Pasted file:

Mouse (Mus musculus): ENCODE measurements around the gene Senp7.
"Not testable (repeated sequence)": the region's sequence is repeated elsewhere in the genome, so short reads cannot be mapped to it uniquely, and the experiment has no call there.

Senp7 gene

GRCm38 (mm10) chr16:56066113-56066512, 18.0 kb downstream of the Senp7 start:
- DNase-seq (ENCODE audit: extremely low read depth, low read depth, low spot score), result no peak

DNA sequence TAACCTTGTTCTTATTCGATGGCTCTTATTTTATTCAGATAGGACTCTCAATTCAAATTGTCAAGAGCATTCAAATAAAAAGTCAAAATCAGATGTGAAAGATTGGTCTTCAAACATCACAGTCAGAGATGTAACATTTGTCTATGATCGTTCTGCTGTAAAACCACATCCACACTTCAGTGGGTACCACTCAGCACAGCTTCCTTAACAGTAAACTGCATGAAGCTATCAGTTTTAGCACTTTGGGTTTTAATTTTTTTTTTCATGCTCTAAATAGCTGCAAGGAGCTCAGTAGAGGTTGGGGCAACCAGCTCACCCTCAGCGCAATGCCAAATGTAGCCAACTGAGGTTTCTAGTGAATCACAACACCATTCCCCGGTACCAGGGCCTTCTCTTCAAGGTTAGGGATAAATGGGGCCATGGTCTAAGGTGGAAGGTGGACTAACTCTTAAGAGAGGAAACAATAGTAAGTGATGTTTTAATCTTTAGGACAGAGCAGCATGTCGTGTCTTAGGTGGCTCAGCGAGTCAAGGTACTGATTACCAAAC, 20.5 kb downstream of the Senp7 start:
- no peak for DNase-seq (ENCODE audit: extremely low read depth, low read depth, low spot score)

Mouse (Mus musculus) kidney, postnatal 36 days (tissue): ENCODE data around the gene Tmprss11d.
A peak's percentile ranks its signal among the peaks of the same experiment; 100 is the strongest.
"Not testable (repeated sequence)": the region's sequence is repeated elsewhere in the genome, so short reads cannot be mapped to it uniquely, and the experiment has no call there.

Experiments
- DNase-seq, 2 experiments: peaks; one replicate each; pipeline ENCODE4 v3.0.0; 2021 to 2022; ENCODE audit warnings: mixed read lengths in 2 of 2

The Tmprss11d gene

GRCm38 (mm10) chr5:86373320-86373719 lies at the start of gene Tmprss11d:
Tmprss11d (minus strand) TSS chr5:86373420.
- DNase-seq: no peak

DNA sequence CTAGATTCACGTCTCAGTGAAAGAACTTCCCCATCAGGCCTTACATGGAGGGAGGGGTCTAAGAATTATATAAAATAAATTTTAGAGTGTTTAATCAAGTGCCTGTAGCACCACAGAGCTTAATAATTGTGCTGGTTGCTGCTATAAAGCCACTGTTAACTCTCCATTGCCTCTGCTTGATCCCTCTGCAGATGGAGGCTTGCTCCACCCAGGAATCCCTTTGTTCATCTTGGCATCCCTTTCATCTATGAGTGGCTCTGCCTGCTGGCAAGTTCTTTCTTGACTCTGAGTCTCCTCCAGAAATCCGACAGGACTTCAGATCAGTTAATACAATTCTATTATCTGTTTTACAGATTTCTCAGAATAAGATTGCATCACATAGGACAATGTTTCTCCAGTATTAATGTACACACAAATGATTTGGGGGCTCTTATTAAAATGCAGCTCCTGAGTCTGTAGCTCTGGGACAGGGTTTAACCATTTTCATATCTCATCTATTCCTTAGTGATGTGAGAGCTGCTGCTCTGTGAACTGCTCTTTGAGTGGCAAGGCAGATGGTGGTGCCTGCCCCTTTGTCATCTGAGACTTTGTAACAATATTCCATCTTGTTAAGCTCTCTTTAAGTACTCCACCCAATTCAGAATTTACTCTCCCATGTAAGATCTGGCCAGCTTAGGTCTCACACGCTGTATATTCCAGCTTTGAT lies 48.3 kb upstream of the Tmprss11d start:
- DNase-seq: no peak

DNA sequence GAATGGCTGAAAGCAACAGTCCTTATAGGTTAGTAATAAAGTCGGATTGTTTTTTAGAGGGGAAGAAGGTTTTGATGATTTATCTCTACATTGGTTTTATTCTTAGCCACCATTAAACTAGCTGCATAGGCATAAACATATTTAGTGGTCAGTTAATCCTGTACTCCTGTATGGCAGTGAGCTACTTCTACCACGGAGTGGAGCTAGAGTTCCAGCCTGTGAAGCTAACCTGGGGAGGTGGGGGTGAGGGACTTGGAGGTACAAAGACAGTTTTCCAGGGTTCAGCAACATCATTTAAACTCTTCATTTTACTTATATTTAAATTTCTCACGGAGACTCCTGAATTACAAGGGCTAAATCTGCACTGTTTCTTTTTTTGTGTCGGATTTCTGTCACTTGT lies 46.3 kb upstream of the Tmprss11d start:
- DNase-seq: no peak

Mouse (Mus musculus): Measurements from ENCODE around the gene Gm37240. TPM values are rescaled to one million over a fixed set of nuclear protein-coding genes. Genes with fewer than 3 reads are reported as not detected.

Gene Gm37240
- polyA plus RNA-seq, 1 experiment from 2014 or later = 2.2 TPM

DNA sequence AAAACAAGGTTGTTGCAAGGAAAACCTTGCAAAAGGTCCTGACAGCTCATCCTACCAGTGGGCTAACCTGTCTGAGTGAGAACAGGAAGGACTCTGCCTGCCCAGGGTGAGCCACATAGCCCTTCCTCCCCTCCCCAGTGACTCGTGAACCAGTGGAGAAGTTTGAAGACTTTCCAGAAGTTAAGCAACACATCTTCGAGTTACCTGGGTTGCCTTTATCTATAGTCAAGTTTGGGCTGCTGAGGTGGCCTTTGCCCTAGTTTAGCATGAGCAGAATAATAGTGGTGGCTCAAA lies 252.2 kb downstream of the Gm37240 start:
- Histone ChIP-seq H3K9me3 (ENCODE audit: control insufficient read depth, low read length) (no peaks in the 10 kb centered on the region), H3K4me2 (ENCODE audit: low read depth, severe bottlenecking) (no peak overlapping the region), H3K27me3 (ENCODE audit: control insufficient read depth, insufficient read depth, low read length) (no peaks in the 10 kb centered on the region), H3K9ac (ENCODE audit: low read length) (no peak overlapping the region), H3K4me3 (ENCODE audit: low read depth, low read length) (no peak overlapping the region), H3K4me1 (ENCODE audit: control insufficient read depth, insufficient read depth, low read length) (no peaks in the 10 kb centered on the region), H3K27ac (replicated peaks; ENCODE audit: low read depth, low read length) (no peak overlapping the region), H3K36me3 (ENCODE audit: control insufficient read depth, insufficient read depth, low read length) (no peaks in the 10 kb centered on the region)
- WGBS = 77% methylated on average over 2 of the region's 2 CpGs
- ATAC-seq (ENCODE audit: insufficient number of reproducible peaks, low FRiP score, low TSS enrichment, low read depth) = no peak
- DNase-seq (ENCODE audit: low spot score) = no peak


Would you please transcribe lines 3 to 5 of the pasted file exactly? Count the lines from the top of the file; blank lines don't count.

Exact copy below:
Senp7 gene

GRCm38 (mm10) chr16:56066113-56066512, 18.0 kb downstream of the Senp7 start:
- DNase-seq (ENCODE audit: extremely low read depth, low read depth, low spot score), result no peak